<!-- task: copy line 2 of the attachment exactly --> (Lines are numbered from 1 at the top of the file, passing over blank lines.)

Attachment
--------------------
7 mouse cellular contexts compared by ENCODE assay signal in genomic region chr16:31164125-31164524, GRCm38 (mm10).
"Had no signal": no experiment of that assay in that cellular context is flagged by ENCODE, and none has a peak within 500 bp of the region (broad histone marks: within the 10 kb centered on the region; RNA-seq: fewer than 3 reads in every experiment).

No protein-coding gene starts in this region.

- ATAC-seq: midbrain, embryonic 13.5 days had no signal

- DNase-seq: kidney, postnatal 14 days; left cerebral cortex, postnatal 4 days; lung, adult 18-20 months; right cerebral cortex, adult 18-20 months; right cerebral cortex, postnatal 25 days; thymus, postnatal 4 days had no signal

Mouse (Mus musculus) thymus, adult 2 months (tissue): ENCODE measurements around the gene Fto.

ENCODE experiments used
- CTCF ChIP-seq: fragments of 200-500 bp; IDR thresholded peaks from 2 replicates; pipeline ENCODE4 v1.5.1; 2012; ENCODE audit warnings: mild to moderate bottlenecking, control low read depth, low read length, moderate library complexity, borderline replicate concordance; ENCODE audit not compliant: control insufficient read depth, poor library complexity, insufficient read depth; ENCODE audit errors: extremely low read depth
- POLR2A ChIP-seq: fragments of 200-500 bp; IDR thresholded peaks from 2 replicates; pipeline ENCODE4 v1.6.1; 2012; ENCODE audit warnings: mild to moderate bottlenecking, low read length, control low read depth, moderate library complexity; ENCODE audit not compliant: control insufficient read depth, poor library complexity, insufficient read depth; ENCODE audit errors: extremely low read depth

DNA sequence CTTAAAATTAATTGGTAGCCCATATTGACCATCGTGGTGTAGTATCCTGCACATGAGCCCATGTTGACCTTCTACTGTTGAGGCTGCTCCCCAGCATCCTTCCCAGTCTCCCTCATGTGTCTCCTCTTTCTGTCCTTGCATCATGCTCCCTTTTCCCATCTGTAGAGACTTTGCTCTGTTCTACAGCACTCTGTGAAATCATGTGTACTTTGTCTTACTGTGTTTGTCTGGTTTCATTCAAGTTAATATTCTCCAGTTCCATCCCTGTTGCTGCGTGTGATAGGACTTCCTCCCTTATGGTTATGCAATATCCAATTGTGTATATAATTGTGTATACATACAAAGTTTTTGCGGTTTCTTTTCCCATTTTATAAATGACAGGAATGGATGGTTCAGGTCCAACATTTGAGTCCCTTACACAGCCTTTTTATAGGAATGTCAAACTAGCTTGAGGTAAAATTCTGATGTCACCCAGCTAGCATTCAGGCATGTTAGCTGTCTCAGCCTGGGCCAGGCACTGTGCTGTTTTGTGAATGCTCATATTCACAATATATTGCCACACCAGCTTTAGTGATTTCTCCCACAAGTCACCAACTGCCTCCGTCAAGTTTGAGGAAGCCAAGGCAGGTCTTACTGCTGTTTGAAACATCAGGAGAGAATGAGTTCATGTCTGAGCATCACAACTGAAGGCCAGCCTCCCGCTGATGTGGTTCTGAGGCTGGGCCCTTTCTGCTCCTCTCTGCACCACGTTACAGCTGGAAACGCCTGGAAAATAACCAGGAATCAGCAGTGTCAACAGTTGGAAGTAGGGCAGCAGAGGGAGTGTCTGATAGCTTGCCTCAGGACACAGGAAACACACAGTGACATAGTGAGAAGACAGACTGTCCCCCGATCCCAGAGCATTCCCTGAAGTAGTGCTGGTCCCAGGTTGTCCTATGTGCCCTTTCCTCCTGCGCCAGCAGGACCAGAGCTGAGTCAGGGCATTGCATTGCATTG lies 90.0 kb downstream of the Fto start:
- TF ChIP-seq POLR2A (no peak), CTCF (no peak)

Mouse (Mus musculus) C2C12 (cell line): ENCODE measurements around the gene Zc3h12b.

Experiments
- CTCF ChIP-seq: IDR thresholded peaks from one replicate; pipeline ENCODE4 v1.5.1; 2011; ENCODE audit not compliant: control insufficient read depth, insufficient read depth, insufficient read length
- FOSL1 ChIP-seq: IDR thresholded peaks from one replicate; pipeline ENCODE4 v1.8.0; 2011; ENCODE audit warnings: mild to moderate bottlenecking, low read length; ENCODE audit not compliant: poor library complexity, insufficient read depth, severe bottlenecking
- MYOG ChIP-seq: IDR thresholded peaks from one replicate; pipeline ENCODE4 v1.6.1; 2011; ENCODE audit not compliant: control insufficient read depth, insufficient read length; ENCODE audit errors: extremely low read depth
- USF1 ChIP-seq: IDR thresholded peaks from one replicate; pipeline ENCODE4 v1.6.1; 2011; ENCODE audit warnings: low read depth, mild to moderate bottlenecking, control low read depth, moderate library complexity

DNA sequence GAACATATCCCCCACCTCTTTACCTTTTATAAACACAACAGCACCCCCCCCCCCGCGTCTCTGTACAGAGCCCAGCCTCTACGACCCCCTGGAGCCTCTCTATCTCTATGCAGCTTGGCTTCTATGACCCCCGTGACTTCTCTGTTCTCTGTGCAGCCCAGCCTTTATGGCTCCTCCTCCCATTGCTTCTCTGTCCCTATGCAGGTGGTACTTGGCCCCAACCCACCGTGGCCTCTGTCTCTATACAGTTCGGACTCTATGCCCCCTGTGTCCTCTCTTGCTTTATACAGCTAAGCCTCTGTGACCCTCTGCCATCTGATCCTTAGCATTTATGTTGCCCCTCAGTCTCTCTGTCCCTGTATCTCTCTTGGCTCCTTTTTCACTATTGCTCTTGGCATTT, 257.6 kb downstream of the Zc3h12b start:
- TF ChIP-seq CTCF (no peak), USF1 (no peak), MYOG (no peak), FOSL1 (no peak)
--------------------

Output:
"Had no signal": no experiment of that assay in that cellular context is flagged by ENCODE, and none has a peak within 500 bp of the region (broad histone marks: within the 10 kb centered on the region; RNA-seq: fewer than 3 reads in every experiment).